Legends from our own lunchtimes

Wednesday, August 11, 2010

Mr Perkins

We should know the boat well enough by now to make some decisions on the ten year plan for it, so I calmly started pulling off panels again, to check out the old hull repairs in detail, and try to find the source of the oil leaks in the engine.

There are a couple of spots where the hull still needs a bit of work, and I'm sure I'll make some sort of pretence at starting it before handing it over to the merry men at NavigFrance to finish many months from now.

I asked the question about reconditioning the engine though, and got  a look from Jacques that made me think he was going to scream "sacre bleu!" at the top of his voice.  I have no idea why I thought that, but in the old war comics of my youth, that's what French people always said when they had that look.   Despite two weeks of wiping it clean and watching carefully, I haven't been able to see where the oil leak was emanating from, so Jacques, now with some urgency in his demeanour, scurried off to find the big gun.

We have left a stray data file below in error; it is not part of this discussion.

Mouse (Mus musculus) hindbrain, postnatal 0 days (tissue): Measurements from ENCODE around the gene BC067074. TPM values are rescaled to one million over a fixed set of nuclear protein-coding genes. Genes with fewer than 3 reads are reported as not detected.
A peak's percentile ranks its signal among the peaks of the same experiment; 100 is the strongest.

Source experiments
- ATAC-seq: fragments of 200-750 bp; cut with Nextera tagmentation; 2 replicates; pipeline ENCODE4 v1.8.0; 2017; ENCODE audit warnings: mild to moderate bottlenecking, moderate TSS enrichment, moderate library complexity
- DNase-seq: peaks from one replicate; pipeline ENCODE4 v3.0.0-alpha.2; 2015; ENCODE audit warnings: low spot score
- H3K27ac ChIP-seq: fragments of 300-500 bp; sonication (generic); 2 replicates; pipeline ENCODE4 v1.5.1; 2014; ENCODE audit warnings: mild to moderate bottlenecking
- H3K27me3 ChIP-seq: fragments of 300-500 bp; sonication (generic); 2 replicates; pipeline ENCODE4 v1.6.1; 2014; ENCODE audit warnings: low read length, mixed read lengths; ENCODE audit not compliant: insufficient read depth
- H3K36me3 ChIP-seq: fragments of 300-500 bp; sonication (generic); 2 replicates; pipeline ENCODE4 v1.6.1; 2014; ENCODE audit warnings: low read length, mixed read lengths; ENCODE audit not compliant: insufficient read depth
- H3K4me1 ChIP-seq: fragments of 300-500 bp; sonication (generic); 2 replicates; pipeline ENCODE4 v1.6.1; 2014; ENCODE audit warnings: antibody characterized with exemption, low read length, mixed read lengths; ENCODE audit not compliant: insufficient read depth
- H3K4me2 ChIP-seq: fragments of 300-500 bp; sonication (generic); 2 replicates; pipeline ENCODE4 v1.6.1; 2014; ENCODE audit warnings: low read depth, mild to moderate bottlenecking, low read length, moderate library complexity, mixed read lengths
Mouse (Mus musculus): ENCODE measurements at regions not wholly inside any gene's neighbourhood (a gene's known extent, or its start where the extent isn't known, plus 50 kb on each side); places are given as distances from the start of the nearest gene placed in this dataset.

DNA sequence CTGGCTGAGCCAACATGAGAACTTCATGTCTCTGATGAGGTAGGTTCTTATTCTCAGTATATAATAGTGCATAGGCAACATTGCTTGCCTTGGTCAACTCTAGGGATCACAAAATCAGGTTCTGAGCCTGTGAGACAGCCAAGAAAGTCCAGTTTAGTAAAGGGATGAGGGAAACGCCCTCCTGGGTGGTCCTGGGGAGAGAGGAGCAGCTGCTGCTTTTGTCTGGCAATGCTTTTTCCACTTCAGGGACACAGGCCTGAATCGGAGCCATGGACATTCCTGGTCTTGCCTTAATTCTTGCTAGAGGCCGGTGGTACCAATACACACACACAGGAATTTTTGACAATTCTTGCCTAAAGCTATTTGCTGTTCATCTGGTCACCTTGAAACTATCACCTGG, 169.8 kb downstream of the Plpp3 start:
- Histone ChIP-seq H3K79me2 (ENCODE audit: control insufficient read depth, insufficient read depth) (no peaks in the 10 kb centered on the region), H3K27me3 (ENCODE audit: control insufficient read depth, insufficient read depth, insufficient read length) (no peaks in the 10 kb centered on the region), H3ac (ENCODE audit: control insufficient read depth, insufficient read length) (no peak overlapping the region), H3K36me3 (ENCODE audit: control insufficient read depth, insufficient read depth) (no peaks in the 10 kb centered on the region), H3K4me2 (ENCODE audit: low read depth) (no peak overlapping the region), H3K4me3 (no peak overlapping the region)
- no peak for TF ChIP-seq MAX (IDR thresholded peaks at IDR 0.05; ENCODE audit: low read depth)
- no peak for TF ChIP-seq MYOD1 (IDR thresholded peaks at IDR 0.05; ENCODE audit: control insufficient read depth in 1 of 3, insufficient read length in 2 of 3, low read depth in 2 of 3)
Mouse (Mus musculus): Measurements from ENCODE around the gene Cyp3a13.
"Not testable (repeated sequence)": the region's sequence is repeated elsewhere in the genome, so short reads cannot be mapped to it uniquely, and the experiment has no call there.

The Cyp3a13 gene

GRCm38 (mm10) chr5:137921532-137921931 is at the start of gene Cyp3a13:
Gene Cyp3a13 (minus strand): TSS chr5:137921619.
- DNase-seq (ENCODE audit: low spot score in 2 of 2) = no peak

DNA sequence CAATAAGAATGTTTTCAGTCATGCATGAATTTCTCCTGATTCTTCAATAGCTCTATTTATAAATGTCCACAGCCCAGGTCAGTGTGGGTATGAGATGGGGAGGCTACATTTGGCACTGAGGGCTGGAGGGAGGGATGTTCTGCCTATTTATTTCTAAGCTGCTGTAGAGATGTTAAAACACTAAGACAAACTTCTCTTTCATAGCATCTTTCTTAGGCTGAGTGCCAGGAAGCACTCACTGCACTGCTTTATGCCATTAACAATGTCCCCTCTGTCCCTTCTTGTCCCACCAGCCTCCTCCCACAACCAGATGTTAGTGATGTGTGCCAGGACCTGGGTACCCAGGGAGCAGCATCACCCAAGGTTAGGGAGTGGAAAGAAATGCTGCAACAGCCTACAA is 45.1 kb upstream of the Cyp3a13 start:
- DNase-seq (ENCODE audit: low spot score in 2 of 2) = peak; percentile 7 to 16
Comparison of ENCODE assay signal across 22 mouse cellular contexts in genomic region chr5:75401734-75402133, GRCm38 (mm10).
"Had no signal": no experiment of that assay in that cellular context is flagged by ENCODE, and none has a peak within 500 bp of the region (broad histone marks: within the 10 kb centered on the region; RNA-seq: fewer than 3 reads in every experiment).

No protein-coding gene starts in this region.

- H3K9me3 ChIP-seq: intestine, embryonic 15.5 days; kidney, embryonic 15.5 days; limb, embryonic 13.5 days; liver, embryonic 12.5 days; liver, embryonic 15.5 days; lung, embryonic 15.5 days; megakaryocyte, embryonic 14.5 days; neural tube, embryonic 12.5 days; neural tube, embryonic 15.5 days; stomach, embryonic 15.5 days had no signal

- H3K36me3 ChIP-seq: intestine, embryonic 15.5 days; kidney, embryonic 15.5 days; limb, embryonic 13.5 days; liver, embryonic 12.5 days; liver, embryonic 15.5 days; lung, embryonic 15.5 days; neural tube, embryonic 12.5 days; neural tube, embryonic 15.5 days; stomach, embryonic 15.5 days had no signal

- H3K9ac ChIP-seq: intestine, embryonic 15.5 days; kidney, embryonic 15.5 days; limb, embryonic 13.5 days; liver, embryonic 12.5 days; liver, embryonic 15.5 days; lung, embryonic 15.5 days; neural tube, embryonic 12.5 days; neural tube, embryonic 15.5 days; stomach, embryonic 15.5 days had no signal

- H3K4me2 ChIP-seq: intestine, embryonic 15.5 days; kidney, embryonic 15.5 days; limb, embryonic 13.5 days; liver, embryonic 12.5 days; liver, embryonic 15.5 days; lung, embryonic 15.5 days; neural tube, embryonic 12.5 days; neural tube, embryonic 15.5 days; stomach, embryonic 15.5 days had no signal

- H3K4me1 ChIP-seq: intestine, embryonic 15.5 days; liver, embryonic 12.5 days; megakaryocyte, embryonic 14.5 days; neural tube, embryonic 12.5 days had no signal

Michel arrived, looked it over with the intensity of a surgeon about to extract a brain, then pronounced something that was interpreted as "Well there are some boats that have clean engines, but this one doesn't."

But they will talk to Alain, who was the technician at the hire base who maintained it previously, which either leaves me hopeful that someone will know what to do, or entirely without hope because it was too hard to fix which is why he had the boat sold in the first place!   

On the other hand there's the view of Duncan, the British engineer who said the reason they don't make computers in the UK is that they couldn't work out how to get them to leak oil.

For all of that we may have saved a few dollars.  If Mr Perkins is going to be reliable, noisy, smelly and grubby for the next ten years well I guess it will be in good company.

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